While massive open online courses (MOOCs) garnered plenty of attention at the beginning of the decade, initial findings about their value have been disappointing. In particular, only a narrow range of participants appear to be successful in completing and passing these unmonitored courses: white, educated, affluent males. One prominent Catholic scholar, Jonathan Malesic, went as far as saying that the very nature of MOOCs does not align with Catholic teachings of learning through social interaction, adapting to the needs of the learner, and teaching (i.e., successfully) the masses. Further, by extension, he applied these criticisms to online learning in general. This article examines these criticisms, describes how these problems are present in K-12 online learning, and gives examples of how these issues are mitigated. The article concludes with ideas for using the online learning medium to promote Catholic and Christian values.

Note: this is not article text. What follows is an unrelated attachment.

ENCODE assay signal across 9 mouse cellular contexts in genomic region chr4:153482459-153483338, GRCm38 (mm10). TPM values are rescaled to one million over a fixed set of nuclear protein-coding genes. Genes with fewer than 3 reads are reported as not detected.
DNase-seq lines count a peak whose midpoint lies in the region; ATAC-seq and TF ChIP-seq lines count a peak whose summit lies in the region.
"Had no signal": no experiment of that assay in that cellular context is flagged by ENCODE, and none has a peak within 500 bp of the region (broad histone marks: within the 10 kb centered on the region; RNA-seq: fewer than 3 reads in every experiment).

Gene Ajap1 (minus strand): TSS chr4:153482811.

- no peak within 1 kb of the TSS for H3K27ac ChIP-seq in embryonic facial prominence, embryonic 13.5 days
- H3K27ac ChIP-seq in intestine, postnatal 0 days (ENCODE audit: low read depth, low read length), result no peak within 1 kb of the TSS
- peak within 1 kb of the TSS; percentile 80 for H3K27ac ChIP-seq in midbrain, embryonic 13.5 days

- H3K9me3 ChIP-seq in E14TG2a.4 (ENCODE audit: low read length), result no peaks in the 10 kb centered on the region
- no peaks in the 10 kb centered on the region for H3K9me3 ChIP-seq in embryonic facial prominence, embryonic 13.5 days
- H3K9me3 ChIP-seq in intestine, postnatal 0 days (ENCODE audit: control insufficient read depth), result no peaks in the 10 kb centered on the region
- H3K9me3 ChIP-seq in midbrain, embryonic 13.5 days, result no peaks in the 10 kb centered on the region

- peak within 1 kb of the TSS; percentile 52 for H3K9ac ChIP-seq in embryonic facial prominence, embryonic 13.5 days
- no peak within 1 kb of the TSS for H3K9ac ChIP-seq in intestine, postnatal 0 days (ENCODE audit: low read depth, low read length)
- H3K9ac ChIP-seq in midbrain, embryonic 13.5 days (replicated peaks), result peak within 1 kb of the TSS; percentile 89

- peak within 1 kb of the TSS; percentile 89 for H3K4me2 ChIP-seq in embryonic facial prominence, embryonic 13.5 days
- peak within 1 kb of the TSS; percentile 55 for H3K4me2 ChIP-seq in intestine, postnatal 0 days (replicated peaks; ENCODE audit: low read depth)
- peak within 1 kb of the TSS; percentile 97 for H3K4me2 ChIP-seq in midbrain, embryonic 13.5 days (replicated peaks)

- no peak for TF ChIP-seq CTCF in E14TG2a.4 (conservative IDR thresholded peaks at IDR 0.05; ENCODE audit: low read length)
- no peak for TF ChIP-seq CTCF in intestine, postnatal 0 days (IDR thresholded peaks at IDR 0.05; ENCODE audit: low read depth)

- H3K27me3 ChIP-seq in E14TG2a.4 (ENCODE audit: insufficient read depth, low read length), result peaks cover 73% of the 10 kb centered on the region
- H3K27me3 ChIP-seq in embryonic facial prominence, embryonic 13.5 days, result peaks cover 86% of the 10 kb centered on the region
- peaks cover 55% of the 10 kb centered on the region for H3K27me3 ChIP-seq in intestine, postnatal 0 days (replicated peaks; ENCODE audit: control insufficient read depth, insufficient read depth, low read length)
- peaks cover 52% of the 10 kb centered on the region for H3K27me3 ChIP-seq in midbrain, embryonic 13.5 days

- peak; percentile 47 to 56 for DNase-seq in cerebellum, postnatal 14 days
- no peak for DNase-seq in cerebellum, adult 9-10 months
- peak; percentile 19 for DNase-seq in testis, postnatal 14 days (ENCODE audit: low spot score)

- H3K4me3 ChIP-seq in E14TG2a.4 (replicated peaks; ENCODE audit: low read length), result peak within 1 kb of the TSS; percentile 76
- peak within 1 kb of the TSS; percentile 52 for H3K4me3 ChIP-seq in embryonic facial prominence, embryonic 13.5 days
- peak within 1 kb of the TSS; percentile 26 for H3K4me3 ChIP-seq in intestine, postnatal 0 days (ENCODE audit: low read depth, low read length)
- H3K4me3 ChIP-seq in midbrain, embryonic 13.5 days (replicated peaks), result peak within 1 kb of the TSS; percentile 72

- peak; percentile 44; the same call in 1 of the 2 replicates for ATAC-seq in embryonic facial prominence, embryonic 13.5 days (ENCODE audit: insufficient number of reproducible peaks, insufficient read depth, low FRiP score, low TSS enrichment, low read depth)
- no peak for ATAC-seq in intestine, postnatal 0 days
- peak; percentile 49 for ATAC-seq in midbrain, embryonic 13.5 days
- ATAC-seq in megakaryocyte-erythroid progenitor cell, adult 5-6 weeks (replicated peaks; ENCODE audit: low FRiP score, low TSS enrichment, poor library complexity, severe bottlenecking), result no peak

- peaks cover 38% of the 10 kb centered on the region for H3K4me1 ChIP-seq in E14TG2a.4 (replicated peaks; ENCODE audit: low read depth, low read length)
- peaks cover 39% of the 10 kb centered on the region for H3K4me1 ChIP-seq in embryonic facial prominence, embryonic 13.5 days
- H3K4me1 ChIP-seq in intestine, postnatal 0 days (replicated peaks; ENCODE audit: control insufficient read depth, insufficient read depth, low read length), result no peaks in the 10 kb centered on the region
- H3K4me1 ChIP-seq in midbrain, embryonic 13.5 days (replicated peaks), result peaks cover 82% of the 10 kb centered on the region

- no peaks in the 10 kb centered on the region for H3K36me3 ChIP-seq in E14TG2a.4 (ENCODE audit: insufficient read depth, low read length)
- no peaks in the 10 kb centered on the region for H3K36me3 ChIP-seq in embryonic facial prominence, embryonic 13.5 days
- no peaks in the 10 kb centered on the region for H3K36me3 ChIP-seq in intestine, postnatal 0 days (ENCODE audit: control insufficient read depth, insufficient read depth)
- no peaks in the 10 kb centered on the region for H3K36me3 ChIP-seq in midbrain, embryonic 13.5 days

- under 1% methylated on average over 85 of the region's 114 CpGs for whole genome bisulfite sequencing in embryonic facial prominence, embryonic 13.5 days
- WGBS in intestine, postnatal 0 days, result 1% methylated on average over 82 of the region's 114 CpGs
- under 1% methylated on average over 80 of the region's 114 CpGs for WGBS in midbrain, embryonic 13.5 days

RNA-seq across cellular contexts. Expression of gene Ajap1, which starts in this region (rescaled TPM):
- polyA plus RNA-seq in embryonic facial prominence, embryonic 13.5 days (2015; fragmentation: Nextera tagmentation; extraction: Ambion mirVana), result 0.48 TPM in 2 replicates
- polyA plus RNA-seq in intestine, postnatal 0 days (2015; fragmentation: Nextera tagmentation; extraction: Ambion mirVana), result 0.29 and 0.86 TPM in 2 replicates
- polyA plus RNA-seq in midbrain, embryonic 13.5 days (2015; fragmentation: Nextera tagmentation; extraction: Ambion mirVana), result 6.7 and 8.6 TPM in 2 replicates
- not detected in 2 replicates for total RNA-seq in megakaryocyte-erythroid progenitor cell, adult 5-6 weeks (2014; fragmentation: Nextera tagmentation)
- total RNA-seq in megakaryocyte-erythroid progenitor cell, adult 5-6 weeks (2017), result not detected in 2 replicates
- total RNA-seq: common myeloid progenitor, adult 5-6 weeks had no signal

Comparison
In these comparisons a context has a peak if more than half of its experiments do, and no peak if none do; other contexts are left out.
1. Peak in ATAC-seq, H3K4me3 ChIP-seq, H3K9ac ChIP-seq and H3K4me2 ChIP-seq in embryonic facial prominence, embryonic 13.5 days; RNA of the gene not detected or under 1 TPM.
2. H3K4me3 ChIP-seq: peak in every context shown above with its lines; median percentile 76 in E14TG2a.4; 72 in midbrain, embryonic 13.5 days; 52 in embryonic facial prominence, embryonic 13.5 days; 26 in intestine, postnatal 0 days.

Barbour, M. K., Siko, J. P., Beadle, M., & Bitgood, G. (2019). Schism or communion? A discussion of the morality of Online Learning through a Christian/Catholic lens. Journal of Catholic Education, 22(1), 249-276.
Originally published in Journal of Catholic Education, 22(1), 249-276. The original material can be found here.
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